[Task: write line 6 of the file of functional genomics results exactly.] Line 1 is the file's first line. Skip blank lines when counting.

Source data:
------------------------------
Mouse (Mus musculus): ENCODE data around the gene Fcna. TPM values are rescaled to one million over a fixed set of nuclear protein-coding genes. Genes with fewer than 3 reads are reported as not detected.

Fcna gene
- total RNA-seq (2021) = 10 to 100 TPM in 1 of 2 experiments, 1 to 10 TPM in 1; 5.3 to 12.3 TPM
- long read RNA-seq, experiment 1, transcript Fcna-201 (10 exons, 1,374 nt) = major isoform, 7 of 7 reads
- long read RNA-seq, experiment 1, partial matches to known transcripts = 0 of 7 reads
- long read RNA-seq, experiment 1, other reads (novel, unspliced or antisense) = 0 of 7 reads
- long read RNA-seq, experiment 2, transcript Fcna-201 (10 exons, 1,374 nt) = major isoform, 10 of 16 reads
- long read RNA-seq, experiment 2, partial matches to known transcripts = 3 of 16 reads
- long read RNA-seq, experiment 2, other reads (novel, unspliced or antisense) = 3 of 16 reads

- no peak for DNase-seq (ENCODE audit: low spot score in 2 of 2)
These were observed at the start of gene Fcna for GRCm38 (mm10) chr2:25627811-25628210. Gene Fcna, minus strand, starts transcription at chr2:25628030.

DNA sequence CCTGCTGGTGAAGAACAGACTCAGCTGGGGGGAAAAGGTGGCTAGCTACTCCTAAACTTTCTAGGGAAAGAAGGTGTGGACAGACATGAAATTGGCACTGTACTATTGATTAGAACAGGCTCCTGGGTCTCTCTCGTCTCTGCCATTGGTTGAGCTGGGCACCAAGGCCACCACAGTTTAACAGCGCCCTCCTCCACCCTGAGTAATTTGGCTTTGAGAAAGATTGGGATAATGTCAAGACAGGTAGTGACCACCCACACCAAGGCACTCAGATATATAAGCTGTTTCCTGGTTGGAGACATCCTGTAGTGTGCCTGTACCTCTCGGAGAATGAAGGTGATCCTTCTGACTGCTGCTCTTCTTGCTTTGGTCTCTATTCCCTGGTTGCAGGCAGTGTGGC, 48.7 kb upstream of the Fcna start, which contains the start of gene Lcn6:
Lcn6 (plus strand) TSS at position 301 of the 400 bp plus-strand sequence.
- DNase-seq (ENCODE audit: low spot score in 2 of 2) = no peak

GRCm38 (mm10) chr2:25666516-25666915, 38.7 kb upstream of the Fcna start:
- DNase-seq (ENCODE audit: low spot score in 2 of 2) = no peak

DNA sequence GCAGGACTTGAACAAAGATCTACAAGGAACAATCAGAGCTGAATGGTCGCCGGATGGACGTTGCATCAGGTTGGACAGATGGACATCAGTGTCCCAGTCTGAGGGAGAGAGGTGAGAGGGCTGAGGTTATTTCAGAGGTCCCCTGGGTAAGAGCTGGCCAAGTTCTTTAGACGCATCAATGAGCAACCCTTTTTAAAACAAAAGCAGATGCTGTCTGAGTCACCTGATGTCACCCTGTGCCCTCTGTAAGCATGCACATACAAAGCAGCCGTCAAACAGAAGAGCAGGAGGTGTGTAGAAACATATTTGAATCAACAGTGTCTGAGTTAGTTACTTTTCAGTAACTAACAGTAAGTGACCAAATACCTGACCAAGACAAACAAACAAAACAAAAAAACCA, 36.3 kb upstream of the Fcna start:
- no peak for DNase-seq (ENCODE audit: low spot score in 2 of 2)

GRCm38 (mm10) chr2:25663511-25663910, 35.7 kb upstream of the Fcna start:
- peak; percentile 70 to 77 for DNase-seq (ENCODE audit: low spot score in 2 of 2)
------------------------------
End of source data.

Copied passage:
- long read RNA-seq, experiment 1, other reads (novel, unspliced or antisense) = 0 of 7 reads